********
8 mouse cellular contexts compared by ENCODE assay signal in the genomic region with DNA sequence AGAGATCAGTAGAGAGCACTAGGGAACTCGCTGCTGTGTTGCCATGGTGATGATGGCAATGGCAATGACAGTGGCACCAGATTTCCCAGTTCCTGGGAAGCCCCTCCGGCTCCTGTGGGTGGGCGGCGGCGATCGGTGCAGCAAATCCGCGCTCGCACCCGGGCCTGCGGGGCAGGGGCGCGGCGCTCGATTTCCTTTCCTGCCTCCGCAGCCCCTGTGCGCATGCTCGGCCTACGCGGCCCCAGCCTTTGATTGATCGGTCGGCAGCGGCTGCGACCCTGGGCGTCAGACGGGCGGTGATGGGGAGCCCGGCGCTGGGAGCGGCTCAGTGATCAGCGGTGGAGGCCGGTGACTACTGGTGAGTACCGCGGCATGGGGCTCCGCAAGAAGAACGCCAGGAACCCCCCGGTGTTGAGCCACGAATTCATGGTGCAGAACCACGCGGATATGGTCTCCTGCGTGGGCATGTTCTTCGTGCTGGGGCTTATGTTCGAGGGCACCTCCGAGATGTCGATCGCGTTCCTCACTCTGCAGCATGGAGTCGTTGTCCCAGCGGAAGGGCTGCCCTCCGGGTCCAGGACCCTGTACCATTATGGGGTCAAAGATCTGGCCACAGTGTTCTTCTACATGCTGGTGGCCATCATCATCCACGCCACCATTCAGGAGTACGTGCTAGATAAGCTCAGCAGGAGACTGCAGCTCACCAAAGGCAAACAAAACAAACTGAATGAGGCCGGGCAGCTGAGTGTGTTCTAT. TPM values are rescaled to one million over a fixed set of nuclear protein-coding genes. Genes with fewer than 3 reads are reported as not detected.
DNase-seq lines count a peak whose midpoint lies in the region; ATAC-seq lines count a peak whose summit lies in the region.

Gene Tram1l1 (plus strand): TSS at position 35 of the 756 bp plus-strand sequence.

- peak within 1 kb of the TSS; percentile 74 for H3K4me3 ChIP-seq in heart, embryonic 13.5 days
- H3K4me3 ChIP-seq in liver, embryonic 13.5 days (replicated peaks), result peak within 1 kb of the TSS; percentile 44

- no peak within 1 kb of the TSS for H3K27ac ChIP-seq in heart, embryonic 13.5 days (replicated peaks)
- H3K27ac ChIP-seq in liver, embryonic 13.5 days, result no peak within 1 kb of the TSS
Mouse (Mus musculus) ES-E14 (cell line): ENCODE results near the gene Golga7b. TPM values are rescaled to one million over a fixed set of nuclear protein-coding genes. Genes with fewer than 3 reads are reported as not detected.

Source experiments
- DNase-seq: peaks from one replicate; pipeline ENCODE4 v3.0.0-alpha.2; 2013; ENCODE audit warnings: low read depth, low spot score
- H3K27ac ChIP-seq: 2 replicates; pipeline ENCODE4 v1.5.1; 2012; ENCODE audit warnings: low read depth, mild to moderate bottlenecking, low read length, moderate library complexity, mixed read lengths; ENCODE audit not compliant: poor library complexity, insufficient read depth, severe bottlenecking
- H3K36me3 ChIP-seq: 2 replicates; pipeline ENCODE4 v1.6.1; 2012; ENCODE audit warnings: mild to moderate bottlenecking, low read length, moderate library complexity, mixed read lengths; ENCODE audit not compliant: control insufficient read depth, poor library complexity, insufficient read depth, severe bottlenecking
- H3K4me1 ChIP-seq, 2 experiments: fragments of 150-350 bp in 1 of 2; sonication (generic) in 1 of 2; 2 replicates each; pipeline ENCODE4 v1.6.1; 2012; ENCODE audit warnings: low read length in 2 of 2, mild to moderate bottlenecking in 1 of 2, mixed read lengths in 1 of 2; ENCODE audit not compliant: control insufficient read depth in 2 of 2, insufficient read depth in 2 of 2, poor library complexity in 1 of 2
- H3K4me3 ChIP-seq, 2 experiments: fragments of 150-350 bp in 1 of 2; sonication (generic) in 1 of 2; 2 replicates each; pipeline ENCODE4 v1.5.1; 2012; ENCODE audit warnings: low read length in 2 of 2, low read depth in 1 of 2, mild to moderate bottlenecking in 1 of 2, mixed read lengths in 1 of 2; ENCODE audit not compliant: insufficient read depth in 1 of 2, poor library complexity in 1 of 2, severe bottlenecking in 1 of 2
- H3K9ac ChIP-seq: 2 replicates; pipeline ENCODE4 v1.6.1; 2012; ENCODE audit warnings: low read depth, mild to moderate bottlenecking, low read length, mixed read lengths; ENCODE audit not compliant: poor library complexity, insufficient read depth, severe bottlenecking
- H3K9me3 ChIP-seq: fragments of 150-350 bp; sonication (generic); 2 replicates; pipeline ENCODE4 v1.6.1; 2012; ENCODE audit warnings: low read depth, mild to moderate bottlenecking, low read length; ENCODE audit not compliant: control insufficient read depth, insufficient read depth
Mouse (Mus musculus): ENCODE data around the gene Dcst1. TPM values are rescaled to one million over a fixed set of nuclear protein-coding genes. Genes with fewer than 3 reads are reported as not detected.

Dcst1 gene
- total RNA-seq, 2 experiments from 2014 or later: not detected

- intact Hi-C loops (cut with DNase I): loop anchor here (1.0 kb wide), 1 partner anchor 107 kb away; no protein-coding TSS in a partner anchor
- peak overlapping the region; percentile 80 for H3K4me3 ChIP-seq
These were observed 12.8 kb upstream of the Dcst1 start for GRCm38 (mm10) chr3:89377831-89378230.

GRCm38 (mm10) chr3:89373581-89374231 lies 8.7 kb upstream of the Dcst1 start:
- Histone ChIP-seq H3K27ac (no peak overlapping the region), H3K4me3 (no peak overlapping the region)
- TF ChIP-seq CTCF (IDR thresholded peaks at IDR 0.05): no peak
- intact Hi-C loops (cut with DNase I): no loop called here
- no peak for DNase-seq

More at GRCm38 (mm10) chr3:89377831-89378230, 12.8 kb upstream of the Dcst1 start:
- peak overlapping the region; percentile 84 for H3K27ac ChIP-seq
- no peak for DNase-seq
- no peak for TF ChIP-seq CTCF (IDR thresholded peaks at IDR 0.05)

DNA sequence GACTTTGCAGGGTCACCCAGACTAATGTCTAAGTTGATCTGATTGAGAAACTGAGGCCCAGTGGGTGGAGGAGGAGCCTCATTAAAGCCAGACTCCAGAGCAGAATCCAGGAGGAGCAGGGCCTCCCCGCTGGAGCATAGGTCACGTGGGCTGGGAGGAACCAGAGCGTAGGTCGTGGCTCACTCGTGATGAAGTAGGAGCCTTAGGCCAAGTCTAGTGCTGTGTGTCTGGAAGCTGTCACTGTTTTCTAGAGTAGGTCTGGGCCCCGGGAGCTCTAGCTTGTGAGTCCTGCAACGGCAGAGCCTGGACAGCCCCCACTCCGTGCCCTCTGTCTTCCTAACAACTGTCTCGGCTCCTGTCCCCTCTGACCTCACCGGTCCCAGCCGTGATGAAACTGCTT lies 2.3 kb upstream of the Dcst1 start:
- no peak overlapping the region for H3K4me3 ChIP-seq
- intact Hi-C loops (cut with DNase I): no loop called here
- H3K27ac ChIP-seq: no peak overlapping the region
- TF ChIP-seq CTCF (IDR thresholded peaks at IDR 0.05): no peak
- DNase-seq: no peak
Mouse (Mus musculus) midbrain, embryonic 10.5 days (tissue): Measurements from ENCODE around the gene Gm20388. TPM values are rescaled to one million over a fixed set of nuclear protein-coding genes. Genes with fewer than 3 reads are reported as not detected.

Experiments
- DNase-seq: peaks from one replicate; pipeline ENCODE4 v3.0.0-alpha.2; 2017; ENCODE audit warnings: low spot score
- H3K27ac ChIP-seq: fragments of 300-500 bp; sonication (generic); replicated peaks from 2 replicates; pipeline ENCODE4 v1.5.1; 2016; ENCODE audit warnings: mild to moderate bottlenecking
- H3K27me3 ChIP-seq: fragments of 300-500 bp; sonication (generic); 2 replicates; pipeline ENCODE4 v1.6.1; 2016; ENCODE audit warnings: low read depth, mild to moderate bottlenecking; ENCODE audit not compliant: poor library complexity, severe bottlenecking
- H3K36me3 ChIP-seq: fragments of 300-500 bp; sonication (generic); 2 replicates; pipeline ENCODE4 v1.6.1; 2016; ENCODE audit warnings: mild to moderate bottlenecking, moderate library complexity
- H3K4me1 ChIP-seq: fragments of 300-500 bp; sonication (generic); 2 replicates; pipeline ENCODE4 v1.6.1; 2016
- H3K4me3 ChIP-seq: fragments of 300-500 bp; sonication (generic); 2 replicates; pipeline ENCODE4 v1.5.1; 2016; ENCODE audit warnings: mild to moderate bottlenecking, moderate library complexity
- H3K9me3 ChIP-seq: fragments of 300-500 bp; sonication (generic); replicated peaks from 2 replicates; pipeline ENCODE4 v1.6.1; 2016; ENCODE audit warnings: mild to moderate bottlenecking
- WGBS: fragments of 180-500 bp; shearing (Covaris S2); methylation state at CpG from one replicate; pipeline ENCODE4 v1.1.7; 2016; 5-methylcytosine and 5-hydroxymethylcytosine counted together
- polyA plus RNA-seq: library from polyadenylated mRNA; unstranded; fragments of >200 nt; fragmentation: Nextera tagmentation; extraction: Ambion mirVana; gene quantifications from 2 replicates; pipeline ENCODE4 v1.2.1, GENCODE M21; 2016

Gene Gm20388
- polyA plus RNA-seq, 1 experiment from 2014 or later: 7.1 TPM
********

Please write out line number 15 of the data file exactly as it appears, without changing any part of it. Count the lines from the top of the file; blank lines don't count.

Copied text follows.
- H3K9ac ChIP-seq: 2 replicates; pipeline ENCODE4 v1.6.1; 2012; ENCODE audit warnings: low read depth, mild to moderate bottlenecking, low read length, mixed read lengths; ENCODE audit not compliant: poor library complexity, insufficient read depth, severe bottlenecking